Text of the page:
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Shekar, am impressed with you curry leaf plant. have been unsuccessful with it in India! There is no real need to grow it here, but I've always wanted to and so planted a small sapling which has stubbornly refused to grow as yet.

I have a small herb garden with lemon basil, italian basil, thyme, sage and lemongrass. Lemon basil is a pleasant surprise for me - it tastes nothing like italian basil. True to its name, it is lemony and wonderful in rasam.

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[quote name='ravum' post='12730' date='Jun 15 2009, 09:42 AM']Shekar, am impressed with you curry leaf plant. have been unsuccessful with it in India! There is no real need to grow it here, but I've always wanted to and so planted a small sapling which has stubbornly refused to grow as yet.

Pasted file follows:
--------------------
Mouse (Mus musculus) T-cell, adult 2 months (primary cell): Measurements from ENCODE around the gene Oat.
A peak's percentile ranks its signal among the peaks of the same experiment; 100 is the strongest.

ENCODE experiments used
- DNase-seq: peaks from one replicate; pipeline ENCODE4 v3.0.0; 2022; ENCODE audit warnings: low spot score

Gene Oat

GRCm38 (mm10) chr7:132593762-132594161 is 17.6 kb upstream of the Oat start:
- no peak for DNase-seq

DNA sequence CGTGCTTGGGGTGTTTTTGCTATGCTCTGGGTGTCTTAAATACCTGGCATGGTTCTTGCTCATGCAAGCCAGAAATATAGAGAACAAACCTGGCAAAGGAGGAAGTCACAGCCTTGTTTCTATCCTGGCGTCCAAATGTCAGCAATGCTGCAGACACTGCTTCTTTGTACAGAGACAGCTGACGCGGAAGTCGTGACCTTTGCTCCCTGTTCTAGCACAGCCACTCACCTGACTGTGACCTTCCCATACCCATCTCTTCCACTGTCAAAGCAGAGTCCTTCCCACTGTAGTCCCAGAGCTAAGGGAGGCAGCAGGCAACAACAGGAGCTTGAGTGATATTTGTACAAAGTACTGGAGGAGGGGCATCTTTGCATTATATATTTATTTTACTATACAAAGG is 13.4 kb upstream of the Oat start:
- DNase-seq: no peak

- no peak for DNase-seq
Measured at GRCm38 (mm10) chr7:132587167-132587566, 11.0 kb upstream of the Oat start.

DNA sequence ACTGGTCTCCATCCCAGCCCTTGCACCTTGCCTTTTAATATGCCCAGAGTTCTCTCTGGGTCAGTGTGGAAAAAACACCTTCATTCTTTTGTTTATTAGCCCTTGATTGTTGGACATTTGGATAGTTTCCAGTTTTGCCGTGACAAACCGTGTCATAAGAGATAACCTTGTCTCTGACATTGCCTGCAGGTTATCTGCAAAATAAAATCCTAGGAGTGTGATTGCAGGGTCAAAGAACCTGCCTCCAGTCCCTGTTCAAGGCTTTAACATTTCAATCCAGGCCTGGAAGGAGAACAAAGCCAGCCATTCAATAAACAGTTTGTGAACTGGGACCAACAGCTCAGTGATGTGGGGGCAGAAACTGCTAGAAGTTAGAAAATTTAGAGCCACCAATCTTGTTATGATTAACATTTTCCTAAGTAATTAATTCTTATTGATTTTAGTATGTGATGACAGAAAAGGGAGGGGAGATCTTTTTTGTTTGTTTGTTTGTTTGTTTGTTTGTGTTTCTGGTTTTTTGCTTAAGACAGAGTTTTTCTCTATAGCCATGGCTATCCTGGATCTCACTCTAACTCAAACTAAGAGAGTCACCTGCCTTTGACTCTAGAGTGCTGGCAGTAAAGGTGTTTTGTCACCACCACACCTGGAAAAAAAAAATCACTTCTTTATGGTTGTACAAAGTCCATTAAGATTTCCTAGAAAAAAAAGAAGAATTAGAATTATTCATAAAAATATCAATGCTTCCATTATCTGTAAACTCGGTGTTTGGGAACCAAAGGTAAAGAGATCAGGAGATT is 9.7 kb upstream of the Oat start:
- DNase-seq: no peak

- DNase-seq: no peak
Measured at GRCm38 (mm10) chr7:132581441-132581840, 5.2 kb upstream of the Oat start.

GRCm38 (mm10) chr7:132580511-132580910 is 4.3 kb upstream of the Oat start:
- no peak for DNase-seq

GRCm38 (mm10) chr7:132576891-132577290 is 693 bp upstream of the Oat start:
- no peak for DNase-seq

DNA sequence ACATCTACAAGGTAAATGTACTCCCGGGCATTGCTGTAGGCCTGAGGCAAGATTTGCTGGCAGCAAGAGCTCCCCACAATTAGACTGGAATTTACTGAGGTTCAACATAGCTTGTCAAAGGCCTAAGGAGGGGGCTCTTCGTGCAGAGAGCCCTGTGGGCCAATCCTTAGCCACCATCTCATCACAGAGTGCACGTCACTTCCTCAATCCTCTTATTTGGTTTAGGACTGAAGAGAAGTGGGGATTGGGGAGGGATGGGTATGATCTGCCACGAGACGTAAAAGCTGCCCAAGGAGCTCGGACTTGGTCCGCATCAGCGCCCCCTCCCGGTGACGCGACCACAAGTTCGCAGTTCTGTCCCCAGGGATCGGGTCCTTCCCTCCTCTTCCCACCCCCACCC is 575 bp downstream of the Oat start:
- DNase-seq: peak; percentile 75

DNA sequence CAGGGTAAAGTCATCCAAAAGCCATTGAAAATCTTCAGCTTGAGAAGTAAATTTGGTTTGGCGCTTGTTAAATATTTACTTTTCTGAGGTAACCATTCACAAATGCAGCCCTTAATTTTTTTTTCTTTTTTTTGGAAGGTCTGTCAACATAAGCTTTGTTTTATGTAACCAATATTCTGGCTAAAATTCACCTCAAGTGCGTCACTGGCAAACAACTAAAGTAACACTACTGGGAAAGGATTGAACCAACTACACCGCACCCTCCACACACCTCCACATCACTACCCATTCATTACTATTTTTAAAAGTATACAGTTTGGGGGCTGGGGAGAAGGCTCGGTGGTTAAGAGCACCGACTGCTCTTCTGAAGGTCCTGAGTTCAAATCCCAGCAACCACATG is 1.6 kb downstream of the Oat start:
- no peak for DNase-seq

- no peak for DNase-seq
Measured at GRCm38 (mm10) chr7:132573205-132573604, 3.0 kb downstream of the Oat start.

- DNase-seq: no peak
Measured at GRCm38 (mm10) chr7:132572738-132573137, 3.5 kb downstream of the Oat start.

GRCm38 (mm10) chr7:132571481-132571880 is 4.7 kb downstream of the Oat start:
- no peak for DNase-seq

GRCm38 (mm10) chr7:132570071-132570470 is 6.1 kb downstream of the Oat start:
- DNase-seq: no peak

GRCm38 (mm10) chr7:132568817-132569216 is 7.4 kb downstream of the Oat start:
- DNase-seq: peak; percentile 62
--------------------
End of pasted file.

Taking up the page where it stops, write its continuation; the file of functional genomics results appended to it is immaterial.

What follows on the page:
I have a small herb garden with lemon basil, italian basil, thyme, sage and lemongrass. Lemon basil is a pleasant surprise for me - it tastes nothing like italian basil. True to its name, it is lemony and wonderful in rasam.[/quote]

Thanks ravum, this is one of the several we have in large flower pots. It's all one big family of a plant that was given to us for safe keeping by a cousin's mother-in-law. She did not trust her d-i-l to take care of it when she went back to India after a long visit. It's been with us for about 5-6 years now. We take care to bring them inside during winter nights and take them out when it gets a bit warm in the afternoon. Seems they appreciate it. [img]http://www.gourmetindia.com/public/style_emoticons/default/tongue.gif[/img] Edited by Chetan